Subproject Political Economy
Global Governance under the Uncertainties of Climate Engineering
Rapid climate change manifesting itself in a rising global average temperature poses an enormous challenge to the international community. The unequal distribution of possible consequences of climate change leads to divergent assesments of the measures to contain it. In the light of these divergent judgements, new emerging technologies of climate engineering (CE) are frequently discussed, either as a short-term “quick fix” to avert the immediate risks of a rapidly changing climate or as a cheap long-term alternative to highly costly reductions of green-house gas emissions. While measures of CE could solve some problems related to climate change, the problem of coordinating these measures on an international level remains to be resolved. The already existing uncertainties about the costs and benefits of climatic change are even more severe when it comes to CE, since costs and benefits might emerge as unintended consequences of these measures. In order to assess costs and benefits of climate change, policy-makers can at least rely on different laboratory models. Little is known, however, about the consequences of an intentional large-scale manipulation of the climate. But CE-measures are likely to produce “winners and losers” on a global scale. As a result, conflicts about the distribution of costs and gains as well as conflicts of aims are likely to appear within the international community. Policy-makers thus face the dilemma of the urgent need for political coordination under a high degree of uncertainty.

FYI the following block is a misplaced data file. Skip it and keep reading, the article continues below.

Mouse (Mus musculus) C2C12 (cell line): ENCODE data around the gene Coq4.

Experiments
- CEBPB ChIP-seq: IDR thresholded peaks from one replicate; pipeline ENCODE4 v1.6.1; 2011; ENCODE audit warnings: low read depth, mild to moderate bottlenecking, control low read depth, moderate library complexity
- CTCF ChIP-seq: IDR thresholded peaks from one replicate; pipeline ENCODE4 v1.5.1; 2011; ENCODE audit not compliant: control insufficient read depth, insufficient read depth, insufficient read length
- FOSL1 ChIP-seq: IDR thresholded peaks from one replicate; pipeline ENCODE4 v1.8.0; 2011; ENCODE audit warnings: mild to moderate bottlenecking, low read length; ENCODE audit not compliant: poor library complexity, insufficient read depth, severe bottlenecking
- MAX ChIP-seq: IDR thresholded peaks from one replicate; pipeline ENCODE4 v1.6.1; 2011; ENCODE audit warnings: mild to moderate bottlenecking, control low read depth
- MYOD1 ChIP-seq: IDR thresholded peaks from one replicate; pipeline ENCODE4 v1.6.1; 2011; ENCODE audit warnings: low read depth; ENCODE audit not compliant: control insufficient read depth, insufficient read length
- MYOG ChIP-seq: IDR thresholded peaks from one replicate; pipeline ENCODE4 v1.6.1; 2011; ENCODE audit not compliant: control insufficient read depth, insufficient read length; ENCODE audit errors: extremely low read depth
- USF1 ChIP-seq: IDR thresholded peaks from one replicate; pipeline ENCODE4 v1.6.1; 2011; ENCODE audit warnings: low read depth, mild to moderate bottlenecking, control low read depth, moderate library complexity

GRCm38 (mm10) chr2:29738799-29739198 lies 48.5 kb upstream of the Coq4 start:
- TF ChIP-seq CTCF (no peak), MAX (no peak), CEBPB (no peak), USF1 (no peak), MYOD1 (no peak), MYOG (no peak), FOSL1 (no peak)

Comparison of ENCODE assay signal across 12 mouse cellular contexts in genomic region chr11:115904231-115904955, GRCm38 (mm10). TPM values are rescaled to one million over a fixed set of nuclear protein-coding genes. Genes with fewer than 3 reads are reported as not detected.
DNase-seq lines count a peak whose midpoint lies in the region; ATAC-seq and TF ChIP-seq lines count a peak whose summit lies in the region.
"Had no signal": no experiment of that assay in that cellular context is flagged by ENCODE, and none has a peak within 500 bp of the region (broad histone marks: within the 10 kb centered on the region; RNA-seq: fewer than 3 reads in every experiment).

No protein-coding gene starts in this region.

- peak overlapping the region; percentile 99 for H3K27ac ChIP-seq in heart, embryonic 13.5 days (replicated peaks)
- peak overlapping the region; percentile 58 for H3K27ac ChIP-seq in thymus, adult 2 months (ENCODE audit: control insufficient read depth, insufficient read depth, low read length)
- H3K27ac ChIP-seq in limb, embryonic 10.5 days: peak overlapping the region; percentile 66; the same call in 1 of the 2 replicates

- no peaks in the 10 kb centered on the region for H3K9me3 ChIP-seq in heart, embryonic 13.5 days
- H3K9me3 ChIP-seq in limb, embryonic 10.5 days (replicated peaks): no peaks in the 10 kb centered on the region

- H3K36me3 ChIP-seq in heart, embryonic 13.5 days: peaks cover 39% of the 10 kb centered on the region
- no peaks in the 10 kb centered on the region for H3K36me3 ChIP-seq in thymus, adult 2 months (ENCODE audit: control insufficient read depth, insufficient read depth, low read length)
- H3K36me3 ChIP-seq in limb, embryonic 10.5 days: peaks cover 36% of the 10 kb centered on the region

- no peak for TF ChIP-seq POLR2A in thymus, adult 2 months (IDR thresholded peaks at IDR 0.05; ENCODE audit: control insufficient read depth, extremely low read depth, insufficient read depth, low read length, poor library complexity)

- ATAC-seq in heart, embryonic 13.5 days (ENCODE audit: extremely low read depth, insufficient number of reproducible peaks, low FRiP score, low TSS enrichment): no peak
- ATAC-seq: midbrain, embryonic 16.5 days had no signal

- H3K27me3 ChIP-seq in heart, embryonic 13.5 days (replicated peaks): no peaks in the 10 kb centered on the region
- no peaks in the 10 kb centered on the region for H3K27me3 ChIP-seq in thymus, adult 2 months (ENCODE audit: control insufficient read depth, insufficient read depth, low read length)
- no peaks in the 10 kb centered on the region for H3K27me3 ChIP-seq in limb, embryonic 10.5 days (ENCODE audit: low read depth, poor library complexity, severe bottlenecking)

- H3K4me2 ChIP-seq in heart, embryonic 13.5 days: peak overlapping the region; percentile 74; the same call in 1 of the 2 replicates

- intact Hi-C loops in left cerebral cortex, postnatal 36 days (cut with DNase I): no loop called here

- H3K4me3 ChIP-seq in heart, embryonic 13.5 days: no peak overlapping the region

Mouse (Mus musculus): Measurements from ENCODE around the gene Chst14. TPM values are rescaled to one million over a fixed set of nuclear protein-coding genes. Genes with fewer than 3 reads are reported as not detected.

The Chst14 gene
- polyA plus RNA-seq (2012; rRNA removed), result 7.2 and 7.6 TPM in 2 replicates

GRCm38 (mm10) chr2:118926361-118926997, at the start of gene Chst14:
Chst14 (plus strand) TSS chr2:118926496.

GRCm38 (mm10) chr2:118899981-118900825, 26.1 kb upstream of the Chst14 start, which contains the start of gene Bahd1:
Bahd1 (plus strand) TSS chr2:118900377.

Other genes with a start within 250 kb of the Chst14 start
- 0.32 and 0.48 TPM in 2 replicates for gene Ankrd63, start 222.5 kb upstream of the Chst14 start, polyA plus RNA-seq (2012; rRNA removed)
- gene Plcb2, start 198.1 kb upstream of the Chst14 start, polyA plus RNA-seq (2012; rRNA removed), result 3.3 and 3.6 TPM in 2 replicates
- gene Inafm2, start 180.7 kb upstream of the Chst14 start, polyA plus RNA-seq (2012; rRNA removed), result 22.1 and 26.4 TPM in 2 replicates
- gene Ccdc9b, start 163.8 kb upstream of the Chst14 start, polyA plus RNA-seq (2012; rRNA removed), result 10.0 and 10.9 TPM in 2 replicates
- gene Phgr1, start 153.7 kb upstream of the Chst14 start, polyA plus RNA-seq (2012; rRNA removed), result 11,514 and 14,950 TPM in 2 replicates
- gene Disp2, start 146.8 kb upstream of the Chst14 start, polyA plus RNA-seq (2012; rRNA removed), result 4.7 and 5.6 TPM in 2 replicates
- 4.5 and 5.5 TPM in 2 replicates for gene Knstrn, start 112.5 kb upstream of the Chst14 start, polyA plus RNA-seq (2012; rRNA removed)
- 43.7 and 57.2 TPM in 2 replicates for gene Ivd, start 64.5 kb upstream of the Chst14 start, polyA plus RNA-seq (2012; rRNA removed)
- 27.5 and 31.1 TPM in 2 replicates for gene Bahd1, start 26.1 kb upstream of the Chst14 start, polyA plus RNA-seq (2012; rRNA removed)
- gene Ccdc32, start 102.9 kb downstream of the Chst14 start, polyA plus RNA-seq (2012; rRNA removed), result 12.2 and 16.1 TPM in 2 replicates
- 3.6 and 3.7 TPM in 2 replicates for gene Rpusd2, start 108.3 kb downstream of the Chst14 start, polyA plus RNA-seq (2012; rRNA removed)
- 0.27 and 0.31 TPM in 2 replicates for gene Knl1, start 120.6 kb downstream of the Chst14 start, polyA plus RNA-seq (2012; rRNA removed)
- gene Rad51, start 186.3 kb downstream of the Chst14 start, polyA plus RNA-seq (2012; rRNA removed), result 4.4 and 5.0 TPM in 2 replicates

The sub-project aims at highlighting the drawbacks and opportunities of global governance under the uncertainties of climate engineering. The project intends to proceed in four steps: Based on the insights from the natural sciences, we will select one CE-Measure that is (a) global in its effects and therefore might cause irritations within the international community and (b) is likely to be implemented in the future. In a second step the project will try to identify the inner structure of the possible conflicts stemming from the implementation of CE-measures by relying on the cost-benefit-analysis from the environmental-economics project. Using game-theory, these findings will be utilized to model how this conflict - in combination with high uncertainties about costs and benefits – might enable or limit international coordination on the field of climate engineering. Thirdly, the project will analyze to what extent the structures of the conflict on the field of CE resembles those of conflicts on other fields of international coordination and how governance has been achieved in these areas or what factors constrained it. One example of such a policy-field is international finance regulation. The question is how considerable uncertainties about costs and benefits have been handled and what form of coordination has ultimately been successful. In a final step, our findings will be used to evaluate different options concerning the global governance of climate engineering.
Prof. Dr. Stefanie Walter and M.A. Wolfgang Dietz